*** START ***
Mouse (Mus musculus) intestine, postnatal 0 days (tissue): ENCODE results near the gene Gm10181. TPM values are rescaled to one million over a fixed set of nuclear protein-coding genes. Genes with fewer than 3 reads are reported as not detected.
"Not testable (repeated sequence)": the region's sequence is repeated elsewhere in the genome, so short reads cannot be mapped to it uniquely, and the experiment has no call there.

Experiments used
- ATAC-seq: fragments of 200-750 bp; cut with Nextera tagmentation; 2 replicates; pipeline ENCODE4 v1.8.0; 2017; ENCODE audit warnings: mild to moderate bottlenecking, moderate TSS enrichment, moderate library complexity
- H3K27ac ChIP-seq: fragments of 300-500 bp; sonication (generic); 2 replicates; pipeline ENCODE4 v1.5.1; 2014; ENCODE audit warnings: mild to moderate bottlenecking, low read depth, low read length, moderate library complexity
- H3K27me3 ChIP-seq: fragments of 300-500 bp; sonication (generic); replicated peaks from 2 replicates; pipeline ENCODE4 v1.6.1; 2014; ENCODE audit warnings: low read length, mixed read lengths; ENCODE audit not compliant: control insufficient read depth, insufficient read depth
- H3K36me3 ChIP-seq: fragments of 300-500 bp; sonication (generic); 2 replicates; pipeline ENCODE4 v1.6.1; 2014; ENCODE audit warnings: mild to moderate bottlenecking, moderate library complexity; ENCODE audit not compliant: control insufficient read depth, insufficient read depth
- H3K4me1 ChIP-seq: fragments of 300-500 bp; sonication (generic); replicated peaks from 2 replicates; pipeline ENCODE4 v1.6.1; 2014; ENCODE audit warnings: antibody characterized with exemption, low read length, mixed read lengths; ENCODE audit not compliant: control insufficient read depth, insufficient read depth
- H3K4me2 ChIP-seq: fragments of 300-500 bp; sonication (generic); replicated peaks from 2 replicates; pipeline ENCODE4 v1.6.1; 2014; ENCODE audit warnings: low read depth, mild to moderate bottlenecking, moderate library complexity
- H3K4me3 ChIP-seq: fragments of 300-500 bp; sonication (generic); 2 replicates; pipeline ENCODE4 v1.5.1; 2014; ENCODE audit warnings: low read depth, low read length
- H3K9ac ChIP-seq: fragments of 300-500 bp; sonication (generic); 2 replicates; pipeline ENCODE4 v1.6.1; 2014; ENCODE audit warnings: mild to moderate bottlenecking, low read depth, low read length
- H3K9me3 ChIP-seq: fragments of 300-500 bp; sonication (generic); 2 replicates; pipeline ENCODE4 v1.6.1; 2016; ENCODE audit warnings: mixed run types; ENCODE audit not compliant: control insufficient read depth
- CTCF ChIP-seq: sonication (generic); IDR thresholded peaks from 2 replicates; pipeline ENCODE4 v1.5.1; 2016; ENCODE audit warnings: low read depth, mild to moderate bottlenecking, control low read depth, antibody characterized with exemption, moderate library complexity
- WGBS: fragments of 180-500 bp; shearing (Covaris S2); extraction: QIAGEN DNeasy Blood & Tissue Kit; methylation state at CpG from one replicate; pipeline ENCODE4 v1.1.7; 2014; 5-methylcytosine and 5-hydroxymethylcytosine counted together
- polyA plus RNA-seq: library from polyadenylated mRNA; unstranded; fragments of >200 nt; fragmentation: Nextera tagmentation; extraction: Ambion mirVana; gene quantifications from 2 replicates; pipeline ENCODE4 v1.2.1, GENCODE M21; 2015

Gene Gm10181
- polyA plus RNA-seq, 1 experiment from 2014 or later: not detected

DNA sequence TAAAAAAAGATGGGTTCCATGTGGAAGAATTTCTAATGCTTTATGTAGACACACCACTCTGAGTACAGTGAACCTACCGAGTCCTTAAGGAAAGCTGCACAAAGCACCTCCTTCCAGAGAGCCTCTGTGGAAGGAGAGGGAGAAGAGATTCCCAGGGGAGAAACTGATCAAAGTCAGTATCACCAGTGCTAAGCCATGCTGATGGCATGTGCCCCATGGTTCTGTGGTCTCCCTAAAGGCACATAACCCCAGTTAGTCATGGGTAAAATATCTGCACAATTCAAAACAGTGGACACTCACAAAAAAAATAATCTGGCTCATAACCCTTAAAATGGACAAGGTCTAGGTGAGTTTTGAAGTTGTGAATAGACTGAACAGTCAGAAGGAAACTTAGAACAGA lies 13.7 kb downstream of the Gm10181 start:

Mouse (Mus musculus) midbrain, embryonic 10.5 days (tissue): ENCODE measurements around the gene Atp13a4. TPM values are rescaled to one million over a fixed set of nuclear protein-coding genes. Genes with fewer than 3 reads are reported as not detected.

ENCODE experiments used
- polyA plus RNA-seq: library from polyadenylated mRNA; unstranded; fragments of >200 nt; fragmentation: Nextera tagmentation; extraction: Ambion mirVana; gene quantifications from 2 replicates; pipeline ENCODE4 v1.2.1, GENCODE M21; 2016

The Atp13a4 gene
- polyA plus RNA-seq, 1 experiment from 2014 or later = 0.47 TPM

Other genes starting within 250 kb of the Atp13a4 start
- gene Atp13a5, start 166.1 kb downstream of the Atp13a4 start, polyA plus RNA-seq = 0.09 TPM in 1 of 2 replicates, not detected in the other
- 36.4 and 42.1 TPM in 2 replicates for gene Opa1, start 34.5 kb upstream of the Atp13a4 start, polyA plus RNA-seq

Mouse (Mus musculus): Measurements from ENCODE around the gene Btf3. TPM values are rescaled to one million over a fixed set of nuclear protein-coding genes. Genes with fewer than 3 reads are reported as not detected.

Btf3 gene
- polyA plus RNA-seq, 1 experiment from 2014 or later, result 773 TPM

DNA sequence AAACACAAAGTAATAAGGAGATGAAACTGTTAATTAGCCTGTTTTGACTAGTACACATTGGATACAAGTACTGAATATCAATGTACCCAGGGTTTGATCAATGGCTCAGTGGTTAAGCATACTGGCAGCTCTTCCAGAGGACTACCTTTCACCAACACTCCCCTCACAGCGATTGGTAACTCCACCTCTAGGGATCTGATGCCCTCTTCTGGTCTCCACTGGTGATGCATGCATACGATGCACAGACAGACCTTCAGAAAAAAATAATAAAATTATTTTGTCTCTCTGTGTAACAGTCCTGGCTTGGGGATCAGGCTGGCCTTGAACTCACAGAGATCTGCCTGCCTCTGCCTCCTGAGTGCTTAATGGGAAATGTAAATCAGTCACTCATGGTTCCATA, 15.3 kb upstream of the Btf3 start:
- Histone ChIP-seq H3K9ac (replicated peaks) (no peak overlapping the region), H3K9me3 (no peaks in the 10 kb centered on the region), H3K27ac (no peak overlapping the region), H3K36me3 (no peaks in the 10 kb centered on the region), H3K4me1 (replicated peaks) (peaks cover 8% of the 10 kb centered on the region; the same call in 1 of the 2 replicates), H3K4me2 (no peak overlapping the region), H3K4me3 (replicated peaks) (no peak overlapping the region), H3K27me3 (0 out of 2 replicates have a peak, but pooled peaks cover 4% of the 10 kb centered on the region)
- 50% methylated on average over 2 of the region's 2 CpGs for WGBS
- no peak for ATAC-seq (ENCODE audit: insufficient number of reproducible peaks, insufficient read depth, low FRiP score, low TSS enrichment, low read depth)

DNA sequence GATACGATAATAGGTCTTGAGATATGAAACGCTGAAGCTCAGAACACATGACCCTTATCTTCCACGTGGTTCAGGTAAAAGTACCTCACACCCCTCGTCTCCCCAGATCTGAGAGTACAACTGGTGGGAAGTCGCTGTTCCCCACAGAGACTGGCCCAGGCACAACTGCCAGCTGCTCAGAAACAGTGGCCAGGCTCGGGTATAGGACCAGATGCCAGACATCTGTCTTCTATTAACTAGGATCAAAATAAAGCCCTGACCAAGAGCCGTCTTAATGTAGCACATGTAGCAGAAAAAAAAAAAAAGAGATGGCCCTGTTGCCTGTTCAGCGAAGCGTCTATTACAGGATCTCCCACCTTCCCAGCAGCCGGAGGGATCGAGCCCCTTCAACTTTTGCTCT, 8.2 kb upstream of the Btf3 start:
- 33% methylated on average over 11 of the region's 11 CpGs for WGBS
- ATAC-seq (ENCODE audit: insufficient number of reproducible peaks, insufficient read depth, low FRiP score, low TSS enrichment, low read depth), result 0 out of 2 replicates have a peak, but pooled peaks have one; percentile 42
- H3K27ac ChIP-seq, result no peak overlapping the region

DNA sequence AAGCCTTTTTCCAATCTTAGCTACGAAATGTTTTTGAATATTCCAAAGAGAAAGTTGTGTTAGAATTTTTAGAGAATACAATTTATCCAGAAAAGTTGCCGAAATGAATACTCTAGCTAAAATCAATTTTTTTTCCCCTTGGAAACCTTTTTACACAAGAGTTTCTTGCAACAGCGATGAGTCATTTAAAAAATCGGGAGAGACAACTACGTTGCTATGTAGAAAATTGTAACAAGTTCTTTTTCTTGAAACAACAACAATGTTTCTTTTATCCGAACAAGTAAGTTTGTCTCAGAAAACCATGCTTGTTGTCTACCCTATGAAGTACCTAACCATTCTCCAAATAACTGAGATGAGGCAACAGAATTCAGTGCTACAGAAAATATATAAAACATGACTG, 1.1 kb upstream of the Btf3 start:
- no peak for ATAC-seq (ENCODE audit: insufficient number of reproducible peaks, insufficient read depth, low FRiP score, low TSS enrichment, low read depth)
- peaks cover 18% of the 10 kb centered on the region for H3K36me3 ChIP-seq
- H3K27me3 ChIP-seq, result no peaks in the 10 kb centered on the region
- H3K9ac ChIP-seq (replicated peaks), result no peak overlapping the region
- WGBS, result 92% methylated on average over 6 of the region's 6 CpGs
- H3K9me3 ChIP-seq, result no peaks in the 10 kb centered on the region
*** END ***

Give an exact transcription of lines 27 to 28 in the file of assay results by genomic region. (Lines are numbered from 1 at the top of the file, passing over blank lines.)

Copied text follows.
Mouse (Mus musculus): Measurements from ENCODE around the gene Btf3. TPM values are rescaled to one million over a fixed set of nuclear protein-coding genes. Genes with fewer than 3 reads are reported as not detected.

Btf3 gene